• Disparate views on the role of technology for development: this is an elementary – even obvious – observation, but remains fundamental to bridging gaps in conception of technological tools and processes for development. Without risking treading into territory mined with multifarious and often polarized debates on the subject, and for the purpose of the main thrust of this post, it would suffice to say that development practitioners need to adopt a little more techno-fetishism, while technologists would probably do well to accept an additional degree of practical conservatism. In other words, we need to balance long-term, futuristic outlooks on the possibilities of what technology can (or cannot) do for development with short-term, pragmatic focuses on specific interventions. An equilibrium of far-sighted vision and effective action cannot exist otherwise.
  • Conflicting working ‘tempos’: technologists often have a ‘keyed-up’ working pace. Prototypes are built, deployed, tested and improved upon in a cycle that is analogous to but much faster than the slow-paced, deliberative, power-sensitive process that lies at the core of participatory methodologies. In collaborative projects, finding a practical balance of pace is difficult, but achievable.

The late Steve Jobs, one of the technological icons of present times, once said “…innovation comes from people meeting up in the hallways or calling each other at 10:30 at night with a new idea, or because they realized something that shoots holes in how we’ve been thinking about a problem”. Sudden moments of clarity and late night phone calls aside, if we are to truly co-construct knowledge about how find technologically-catalyzed solutions for global development challenges, we need to break out of our respective disciplinary silos and start reciprocally but constructively shooting holes in our preconceived notions about how to find these solutions. We need to open source development by building upon the shared values of participation and inclusiveness and promoting a joint discourse of ideas at the intersection of practical intervention, technological innovation and ethical considerations.

Hani Morsi is a PhD candidate within the Participation, Power and Social Change research team at IDS.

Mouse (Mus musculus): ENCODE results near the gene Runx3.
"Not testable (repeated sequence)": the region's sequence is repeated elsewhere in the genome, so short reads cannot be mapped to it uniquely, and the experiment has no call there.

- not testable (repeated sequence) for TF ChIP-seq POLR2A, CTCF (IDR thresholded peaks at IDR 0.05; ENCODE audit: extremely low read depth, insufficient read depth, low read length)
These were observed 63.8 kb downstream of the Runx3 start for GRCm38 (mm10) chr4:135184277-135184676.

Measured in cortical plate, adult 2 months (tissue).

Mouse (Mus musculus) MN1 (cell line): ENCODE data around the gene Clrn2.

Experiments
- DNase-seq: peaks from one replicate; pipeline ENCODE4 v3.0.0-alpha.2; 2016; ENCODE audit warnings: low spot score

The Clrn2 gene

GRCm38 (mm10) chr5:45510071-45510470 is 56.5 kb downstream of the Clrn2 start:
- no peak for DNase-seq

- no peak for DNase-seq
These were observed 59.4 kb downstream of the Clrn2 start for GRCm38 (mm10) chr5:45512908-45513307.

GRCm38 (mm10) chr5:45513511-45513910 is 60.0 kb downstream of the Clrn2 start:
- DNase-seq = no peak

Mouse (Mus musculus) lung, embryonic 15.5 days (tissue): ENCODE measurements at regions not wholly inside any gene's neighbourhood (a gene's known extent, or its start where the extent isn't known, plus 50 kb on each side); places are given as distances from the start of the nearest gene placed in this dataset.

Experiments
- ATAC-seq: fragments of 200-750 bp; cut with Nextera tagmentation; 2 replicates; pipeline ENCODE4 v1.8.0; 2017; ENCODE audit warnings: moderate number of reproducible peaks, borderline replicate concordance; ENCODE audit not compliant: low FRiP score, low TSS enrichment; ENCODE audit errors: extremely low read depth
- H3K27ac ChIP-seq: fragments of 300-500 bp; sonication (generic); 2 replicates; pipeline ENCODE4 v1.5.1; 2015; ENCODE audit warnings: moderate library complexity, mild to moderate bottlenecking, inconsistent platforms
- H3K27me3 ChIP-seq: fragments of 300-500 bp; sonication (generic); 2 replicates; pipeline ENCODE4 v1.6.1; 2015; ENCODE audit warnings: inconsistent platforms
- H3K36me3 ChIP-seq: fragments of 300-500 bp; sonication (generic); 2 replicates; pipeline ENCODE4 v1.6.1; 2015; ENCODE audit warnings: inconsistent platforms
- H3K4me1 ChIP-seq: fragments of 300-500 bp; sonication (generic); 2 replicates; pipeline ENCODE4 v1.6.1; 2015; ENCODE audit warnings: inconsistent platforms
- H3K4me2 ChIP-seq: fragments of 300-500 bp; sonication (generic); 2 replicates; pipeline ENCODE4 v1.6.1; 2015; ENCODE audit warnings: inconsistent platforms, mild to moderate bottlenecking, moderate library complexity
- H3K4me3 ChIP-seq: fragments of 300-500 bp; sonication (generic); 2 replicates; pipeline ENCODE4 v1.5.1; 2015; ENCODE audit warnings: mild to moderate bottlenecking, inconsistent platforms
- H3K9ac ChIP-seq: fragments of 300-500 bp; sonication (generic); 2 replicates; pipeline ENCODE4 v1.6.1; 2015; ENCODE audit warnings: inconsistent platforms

Three things the crisis (should have) taught us about women’s empowerment

08/03/2012

Naomi Hossain

Reviewing the proofs for a new book called Living with Crisis (published by the World Bank in April – an e-book which means its free!) and a World Bank Policy Research working paper synthesising the same have meant reflecting on what the last three years taught us about women’s empowerment. The three things we (should have) learned are:

1.     Paid work women’s empowerment

Earning money for working is all very well and yes, very very important for women’s agency and the balance of power at home. But anyone who seriously thought that getting a job as an export factory worker or access to microfinance was the same as women gaining real power over their lives no longer has such good reasons for thinking so: the gains are too fragile and too easily swept away. Our synthesis of qualitative research across 17 countries on the impacts of living with the food, fuel and financial crises  found that:

  • The supposedly privileged industrial elite of export sector workers was highly exposed and easily abandoned when orders were down. This was clear in South East- and South Asia. As women were the most ‘flexible’ workers they were typically first to go or find their pay and conditions got worse. When orders returned, women were often in more demand, but only the youngest, most flexible (and most docile?). Women reported the jobs they got back in the recovery were worse – poorer conditions, more uncertain and far harder pressure for productivity, all in an era of rising living costs.
  • When the growth machine stopped or slowed, the problem of indebtedness rose to the surface. It turns out juggling debt had become a serious problem for people living in poverty in a lot of places – Cambodia, Thailand, Bangladesh among others – sub-prime was not only a problem for low income Americans or Greeks. Certainly it looks like time to revisit the link between credit and women’s empowerment.